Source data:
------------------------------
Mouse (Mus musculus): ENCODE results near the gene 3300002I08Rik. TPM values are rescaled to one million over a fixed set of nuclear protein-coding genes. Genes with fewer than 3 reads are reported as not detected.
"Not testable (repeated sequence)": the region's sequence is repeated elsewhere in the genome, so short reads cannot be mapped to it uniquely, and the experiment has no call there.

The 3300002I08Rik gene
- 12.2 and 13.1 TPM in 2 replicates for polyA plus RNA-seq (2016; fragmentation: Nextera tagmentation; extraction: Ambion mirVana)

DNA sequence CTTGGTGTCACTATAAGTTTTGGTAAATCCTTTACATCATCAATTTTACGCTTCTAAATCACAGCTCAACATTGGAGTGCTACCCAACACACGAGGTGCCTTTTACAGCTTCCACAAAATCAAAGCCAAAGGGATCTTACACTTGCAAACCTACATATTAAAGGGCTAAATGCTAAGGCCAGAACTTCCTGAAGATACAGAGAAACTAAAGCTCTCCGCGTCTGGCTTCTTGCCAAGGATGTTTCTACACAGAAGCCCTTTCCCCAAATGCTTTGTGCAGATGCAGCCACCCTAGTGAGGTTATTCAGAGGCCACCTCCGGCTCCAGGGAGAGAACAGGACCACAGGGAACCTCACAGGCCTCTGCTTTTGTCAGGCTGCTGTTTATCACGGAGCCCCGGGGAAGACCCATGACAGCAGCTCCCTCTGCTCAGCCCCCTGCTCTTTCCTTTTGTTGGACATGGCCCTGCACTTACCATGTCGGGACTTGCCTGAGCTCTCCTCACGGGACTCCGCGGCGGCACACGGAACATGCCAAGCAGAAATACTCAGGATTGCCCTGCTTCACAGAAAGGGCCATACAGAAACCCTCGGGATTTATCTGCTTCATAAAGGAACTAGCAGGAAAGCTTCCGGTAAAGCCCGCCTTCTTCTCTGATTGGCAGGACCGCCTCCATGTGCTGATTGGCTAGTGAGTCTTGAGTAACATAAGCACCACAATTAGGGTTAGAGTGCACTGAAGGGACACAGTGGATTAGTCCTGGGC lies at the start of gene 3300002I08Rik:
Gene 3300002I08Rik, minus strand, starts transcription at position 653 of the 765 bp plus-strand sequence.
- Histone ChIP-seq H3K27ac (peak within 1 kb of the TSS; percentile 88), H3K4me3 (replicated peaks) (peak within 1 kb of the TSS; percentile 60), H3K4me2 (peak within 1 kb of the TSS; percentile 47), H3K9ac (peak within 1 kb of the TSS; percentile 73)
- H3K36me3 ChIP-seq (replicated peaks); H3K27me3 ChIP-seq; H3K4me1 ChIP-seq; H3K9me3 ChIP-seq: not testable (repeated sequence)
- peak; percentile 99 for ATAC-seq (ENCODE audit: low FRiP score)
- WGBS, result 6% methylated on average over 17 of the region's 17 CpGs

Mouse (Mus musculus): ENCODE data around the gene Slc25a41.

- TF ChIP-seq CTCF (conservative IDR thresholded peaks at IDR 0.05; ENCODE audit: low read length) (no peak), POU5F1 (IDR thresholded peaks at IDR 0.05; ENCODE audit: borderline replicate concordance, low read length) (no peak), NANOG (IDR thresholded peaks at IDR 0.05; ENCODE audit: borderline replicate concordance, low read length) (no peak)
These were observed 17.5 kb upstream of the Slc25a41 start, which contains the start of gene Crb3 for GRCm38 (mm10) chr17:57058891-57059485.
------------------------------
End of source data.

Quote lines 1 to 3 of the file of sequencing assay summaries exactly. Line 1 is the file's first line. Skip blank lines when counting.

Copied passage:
Mouse (Mus musculus): ENCODE results near the gene 3300002I08Rik. TPM values are rescaled to one million over a fixed set of nuclear protein-coding genes. Genes with fewer than 3 reads are reported as not detected.
"Not testable (repeated sequence)": the region's sequence is repeated elsewhere in the genome, so short reads cannot be mapped to it uniquely, and the experiment has no call there.

The 3300002I08Rik gene